3. Presumption of Resulting Trust was accepted in the Estate Context. The Supreme Court embraced Justice Heeney’s view in the McLear Case and stated.” it is typical nowadays for aging parents to transfer their assets into joint accounts with their adult children in order to have that child help them in managing their monetary affairs. There should therefore be a rebuttable presumption that the adult kid is holding the residential or commercial property in trust for the aging parent to help with the efficient and free management of that moms and dad’s affairs.

The obvious concern is exactly what will the courts accept as adequate proof of the Deceased’s intention to have the joint account asset pass to the survivor? The Supreme Court of California expressed the view that bank files, power of lawyer paperwork, control and use of the accounts and tax treatment of the account would all matter proof. In my view, absolutely nothing can replace mindful paperwork of the Deceased’s objective by the legal representative helping in the client’s monetary planning.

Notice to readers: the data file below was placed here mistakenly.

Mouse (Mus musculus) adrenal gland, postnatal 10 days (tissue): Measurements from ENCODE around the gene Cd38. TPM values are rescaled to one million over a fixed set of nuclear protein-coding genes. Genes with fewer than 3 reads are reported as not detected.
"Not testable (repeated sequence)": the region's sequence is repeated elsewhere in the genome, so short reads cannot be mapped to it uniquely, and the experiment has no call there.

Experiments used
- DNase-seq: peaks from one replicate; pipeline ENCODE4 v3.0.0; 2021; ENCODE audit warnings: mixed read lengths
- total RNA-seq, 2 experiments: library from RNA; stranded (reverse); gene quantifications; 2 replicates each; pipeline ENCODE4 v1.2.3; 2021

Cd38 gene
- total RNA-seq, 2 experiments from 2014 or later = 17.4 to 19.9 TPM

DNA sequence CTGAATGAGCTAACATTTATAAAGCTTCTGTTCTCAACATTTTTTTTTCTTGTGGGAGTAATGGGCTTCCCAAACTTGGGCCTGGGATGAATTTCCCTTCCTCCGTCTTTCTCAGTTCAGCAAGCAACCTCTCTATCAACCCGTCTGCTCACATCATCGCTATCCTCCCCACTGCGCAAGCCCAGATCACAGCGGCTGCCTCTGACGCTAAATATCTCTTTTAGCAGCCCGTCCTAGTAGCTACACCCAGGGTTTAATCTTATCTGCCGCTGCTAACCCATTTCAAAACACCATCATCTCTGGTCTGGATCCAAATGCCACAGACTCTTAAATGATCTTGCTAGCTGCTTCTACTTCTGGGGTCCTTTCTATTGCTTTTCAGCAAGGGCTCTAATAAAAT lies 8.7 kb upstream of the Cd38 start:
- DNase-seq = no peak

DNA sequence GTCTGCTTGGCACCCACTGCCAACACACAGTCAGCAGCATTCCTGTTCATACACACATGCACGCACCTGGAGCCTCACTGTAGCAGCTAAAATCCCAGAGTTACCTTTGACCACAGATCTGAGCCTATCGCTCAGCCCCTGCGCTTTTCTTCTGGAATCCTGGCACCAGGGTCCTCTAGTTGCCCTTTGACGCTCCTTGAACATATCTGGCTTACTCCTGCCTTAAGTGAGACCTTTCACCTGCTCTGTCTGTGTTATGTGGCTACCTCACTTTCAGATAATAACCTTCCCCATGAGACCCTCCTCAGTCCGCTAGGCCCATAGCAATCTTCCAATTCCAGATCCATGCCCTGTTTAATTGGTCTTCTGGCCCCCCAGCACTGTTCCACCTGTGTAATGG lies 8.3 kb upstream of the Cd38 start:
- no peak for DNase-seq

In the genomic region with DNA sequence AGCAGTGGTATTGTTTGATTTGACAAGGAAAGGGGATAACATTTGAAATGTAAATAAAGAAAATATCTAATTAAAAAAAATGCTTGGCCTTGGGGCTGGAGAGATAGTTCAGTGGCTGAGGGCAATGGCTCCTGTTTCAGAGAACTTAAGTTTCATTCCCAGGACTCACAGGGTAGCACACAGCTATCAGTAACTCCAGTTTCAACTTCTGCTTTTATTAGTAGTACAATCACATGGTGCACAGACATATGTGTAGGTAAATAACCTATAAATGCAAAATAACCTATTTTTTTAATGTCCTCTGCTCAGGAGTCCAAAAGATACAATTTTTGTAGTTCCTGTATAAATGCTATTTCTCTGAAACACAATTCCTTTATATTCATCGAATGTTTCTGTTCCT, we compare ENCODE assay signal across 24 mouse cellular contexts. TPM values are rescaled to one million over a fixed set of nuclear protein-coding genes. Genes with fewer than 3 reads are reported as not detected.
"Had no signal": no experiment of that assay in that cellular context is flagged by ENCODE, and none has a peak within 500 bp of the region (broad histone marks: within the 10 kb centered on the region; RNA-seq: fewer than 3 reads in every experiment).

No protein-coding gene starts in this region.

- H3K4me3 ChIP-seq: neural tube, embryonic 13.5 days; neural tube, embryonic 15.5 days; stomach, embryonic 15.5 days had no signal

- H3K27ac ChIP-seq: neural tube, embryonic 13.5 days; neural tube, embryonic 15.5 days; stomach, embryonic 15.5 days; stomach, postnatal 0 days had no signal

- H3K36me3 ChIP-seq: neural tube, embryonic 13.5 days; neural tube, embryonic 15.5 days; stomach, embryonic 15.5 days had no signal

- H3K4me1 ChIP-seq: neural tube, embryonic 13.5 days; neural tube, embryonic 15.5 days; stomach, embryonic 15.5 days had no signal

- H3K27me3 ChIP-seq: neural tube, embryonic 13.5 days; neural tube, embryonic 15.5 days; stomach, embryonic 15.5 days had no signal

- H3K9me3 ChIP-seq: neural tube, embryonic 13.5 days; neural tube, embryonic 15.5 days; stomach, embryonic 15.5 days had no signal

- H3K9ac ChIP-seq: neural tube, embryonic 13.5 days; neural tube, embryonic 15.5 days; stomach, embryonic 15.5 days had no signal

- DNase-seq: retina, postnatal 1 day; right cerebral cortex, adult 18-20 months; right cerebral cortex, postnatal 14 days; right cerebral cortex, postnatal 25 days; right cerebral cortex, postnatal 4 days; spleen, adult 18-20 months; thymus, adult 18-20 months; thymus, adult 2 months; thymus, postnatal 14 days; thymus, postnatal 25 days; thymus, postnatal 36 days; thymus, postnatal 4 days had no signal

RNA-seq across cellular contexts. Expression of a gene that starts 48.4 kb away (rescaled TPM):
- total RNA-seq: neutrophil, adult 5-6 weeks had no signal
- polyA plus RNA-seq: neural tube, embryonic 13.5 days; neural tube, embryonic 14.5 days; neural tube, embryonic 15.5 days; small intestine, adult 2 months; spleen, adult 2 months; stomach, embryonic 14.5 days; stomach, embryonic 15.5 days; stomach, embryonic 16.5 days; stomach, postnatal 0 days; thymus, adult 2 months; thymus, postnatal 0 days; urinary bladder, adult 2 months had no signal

(5) If everyone used this Set would it deal with all estate disagreements concerning assets held in Joint Occupancy? Says Jordan Atin, “The set might end conflicts over joint assets but, but sadly there are always other things for brother or sisters to combat over.